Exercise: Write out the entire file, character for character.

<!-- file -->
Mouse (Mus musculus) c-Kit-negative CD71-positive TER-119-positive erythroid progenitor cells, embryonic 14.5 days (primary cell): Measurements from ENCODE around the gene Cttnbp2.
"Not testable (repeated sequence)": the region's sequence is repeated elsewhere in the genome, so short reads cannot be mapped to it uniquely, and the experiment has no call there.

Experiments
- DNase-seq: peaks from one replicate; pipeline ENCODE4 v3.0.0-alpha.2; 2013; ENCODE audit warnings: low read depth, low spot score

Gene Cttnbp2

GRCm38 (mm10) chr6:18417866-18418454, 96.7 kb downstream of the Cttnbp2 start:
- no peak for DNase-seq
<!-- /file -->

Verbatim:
Mouse (Mus musculus) c-Kit-negative CD71-positive TER-119-positive erythroid progenitor cells, embryonic 14.5 days (primary cell): Measurements from ENCODE around the gene Cttnbp2.
"Not testable (repeated sequence)": the region's sequence is repeated elsewhere in the genome, so short reads cannot be mapped to it uniquely, and the experiment has no call there.

Experiments
- DNase-seq: peaks from one replicate; pipeline ENCODE4 v3.0.0-alpha.2; 2013; ENCODE audit warnings: low read depth, low spot score

Gene Cttnbp2

GRCm38 (mm10) chr6:18417866-18418454, 96.7 kb downstream of the Cttnbp2 start:
- no peak for DNase-seq